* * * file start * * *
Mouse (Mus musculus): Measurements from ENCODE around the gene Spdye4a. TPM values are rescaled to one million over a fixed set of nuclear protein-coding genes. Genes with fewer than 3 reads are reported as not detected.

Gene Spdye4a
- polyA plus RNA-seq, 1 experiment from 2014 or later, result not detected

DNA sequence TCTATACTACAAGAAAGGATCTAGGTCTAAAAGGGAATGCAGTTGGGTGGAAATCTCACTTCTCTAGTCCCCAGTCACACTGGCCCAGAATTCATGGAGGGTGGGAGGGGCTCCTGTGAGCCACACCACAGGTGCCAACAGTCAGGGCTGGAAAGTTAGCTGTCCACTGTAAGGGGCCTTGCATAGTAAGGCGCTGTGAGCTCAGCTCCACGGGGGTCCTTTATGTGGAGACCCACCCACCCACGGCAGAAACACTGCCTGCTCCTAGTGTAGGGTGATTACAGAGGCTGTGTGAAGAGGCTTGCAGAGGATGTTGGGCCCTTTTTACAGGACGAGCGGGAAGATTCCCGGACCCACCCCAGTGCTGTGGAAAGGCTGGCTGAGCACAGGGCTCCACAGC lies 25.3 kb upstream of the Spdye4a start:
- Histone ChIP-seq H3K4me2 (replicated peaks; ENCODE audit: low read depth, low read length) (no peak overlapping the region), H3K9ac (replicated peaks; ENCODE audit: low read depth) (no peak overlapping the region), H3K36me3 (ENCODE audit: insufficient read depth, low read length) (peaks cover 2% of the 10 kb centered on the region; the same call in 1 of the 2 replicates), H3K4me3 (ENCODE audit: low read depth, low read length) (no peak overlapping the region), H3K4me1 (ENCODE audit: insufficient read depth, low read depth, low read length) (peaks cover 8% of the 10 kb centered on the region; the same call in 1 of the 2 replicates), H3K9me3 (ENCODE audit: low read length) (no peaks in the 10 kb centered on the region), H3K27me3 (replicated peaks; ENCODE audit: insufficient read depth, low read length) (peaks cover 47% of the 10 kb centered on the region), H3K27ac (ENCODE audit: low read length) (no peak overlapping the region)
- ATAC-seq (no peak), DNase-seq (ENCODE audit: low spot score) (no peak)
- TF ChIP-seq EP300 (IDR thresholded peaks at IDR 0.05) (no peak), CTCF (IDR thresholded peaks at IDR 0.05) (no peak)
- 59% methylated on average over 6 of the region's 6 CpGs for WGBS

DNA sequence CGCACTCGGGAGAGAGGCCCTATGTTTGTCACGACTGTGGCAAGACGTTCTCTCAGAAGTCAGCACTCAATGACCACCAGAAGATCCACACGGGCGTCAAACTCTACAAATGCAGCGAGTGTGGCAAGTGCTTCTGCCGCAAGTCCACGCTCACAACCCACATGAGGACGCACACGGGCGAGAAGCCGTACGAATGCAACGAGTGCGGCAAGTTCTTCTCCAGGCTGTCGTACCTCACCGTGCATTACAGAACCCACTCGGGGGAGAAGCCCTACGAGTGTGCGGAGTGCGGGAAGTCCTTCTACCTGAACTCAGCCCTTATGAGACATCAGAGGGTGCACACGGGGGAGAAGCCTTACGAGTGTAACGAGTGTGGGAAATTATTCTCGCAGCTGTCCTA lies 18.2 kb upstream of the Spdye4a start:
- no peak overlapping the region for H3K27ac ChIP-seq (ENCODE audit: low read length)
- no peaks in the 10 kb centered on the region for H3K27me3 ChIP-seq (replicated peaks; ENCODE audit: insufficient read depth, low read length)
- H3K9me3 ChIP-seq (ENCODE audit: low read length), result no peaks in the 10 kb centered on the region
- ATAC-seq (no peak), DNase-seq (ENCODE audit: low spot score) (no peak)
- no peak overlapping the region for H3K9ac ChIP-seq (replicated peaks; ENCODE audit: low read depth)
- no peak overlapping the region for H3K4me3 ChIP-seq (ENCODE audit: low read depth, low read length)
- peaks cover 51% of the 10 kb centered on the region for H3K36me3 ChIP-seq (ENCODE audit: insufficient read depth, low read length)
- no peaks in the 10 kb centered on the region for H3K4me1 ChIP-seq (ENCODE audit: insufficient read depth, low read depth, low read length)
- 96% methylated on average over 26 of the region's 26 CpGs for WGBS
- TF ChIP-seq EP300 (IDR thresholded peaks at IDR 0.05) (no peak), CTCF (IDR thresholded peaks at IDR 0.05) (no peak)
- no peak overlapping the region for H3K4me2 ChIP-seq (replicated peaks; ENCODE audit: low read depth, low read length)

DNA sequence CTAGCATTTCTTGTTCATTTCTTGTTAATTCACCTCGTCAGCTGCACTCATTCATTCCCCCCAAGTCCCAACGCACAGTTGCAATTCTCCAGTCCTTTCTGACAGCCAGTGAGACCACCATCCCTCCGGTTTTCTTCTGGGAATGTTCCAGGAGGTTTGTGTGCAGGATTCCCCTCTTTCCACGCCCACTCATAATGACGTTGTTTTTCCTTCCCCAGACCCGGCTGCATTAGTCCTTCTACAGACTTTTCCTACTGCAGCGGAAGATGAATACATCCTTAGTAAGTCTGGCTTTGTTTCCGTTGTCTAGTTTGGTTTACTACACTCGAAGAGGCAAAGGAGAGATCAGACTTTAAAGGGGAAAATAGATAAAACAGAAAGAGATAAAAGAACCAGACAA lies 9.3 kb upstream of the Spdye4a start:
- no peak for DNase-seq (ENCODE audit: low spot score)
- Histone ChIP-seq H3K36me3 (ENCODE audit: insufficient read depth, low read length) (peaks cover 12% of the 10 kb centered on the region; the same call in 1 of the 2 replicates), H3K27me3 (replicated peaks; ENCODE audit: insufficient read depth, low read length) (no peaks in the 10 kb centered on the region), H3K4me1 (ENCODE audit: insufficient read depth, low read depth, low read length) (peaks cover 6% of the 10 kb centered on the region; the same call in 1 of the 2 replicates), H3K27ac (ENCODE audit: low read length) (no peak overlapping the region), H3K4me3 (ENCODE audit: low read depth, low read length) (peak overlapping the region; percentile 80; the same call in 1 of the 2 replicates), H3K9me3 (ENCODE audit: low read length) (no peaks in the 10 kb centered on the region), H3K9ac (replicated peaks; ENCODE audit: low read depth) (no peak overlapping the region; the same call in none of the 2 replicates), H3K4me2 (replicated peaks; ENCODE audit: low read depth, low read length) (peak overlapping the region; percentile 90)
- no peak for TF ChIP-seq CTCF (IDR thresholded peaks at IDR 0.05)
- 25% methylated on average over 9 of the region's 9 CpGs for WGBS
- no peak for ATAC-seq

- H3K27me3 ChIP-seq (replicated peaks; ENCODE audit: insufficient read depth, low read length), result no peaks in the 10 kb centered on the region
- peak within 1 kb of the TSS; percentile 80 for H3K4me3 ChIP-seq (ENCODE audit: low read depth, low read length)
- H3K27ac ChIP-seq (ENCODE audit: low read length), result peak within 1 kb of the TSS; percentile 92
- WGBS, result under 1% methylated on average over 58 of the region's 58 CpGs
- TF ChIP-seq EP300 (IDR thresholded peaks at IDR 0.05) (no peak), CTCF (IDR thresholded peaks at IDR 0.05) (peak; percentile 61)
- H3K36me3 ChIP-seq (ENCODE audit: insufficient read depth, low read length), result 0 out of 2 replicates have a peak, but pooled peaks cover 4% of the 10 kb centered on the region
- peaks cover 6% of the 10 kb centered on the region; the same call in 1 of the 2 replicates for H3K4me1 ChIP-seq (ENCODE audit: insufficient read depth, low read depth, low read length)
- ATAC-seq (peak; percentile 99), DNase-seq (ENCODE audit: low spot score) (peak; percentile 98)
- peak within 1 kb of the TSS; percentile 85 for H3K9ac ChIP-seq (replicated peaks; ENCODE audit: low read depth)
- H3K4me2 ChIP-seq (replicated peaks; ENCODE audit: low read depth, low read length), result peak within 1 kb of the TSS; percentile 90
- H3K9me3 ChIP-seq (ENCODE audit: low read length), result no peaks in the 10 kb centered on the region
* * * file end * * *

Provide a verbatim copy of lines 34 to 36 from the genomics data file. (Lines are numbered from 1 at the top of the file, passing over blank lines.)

- ATAC-seq (peak; percentile 99), DNase-seq (ENCODE audit: low spot score) (peak; percentile 98)
- peak within 1 kb of the TSS; percentile 85 for H3K9ac ChIP-seq (replicated peaks; ENCODE audit: low read depth)
- H3K4me2 ChIP-seq (replicated peaks; ENCODE audit: low read depth, low read length), result peak within 1 kb of the TSS; percentile 90